X-Ray Services

An X-ray is a quick, painless test that produces images of the structures inside your body, particularly of your bones and lungs.

X-ray beams can pass thru your body, but the are absorbed in different amounts depending on the density of the material they are passing through. Dense materials, such as bone and metal, show up white on X-rays. The air in you lungs shows up as black. Fat and muscles appear as varying shades of gray.

X-ray technology is used to examine many different parts of the body.


In most cases, fractures and infections in the bone show up clearly on X-rays.


Chest X-rays are done to look for lung infections or other lung condition such as pneumonia, tuberculosis, COPD, lung cancerand a collapsed lung. Chest X-rays can also visualize enlarged hearts which could be a sign of congestive heart failure.


Abdominal X-rays can visualize digestive tract problems, or enlarged organs. Also if your child has swallowed something like a coin, an abdominal X-ray can also show the location of the object.

Radiation exposure:

Many people worry about the radiation exposure they are getting, and they worry that X-rays are not safe because radiation can cause cell mutations that could lead to cancer. But the amount of radiation you are exposed to during an X-ray is so small that the risk of any damage to any cell in you body are extremely low.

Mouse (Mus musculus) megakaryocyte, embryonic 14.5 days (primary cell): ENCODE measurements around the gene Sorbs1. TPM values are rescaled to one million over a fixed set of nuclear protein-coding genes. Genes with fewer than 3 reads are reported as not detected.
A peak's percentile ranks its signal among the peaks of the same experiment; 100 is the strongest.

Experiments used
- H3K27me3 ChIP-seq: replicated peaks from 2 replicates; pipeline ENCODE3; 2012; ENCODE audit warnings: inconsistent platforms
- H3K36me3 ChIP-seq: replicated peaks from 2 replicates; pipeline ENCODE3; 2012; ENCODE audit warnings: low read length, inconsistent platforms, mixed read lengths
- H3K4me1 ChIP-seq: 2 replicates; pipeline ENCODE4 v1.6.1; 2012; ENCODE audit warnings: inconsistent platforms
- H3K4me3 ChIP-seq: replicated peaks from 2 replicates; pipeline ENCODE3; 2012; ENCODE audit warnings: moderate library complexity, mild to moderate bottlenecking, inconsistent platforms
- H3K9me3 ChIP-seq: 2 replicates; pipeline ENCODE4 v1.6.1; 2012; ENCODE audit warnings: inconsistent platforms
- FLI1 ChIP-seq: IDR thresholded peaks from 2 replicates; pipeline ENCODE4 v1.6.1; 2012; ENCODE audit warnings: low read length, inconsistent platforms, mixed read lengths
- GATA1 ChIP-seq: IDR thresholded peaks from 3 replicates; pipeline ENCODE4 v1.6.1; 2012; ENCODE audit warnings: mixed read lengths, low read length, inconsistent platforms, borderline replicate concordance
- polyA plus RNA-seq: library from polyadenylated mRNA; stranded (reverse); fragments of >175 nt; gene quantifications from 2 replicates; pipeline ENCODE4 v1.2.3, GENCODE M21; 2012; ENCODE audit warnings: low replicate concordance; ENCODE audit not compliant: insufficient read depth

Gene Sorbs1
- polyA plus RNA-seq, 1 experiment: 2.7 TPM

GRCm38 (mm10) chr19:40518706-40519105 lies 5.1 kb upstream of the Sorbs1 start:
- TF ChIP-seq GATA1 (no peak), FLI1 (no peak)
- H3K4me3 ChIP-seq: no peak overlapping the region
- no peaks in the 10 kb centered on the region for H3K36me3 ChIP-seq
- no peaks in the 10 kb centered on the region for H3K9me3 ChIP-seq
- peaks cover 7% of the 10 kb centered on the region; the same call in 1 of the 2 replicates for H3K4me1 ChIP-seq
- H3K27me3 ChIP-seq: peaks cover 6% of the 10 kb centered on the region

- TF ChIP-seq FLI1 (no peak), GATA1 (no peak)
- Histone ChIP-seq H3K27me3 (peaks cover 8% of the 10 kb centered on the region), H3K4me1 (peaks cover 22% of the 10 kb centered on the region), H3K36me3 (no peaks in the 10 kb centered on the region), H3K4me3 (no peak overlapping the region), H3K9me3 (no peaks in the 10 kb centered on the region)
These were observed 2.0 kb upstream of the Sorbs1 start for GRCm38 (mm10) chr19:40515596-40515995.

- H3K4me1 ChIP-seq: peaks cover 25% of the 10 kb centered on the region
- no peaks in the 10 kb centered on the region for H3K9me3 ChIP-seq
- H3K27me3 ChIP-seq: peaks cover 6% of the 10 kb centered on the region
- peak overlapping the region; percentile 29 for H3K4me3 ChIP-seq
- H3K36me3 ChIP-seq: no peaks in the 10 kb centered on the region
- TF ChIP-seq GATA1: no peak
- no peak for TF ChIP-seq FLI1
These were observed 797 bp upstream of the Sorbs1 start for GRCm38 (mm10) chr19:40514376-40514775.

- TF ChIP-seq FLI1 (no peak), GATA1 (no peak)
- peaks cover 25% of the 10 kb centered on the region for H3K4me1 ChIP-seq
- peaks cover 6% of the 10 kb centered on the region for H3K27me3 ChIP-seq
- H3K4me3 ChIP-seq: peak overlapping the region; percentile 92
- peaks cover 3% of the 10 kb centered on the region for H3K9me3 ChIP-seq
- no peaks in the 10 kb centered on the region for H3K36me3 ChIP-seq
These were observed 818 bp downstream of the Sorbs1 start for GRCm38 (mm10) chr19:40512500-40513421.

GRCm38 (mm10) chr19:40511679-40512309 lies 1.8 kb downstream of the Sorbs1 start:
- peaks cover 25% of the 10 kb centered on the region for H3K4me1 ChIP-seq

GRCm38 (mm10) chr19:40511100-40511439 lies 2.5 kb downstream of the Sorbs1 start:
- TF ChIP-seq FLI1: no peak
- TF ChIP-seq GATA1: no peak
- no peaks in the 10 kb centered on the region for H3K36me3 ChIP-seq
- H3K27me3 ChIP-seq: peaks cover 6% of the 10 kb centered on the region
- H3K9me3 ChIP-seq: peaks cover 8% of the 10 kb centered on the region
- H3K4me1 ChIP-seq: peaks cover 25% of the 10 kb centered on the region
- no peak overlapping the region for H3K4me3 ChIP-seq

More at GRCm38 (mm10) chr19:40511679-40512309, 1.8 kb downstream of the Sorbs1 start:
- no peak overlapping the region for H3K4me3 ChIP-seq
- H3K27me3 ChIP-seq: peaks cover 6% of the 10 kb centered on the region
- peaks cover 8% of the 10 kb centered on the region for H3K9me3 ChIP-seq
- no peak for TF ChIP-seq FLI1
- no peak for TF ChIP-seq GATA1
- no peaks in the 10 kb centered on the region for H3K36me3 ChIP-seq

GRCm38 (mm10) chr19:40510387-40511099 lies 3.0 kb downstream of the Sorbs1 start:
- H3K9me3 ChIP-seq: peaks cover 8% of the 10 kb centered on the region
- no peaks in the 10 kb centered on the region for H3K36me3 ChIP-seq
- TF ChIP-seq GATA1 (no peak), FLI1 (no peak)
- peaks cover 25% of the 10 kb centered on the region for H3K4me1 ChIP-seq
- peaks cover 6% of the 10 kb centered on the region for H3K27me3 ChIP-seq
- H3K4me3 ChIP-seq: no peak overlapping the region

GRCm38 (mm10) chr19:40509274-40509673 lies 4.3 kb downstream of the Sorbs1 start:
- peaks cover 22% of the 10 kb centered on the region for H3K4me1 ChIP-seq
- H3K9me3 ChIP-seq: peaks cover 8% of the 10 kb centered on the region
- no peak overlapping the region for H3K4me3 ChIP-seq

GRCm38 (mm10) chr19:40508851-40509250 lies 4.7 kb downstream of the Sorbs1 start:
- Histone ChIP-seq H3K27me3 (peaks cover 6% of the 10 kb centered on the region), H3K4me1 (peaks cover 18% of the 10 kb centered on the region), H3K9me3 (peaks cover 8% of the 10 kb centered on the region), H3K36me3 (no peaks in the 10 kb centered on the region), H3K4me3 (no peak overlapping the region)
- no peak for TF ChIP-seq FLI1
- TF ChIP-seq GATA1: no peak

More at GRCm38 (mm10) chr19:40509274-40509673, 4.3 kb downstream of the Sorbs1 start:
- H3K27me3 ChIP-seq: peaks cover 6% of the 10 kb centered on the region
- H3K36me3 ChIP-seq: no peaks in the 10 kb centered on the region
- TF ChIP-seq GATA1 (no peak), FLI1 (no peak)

However, if you are pregnant or suspect that you might be, please notify your doctor before having than X-ray. Though the risk of most diagnostic X-rays to an unborn baby is small, you doctor may consider another test such as an ultrasound.

What to wear:

In general, you will need to undress whatever part of the body needs examining. You may wear a gown to cover yourself during the exam, depending on which area of the body is being imaged. You may also be asked to remove jewelry, eyeglasses, and any metal objects that may obscure the X-ray image.

During the X-ray

A technologist will position your body to obtain the necessary views. He or she may use sandbags or sponges to help you hold the proper positions. During the x-ray exposure, you will need to remain still and hold your breath to avoid moving, which can cause your image to blur.

If a young child is having an X-ray, restraints or a pig-o-stat wich is a device to immobilize the child, may be used to keep them still. These will not hurt your child and will prevent the need for a repeat procedure, which may be necessary if the child moves during the X-Ray exposure. You may be allowed to remain with your child during the exam. If so, you are typically asked to wear a lead apron to shield you from unnecessary X-ray exposure.

After the X-ray you can resume normal activities.


X-Rays are saved digitally on computers. Digital images can be viewed on screen within minutes of completing the exam. The Radiologist will view and interpret the results and will send a final report to your doctor, who will then explain the results to you.

Thursday the 13th. Copyright 2012, Three Rivers Hospital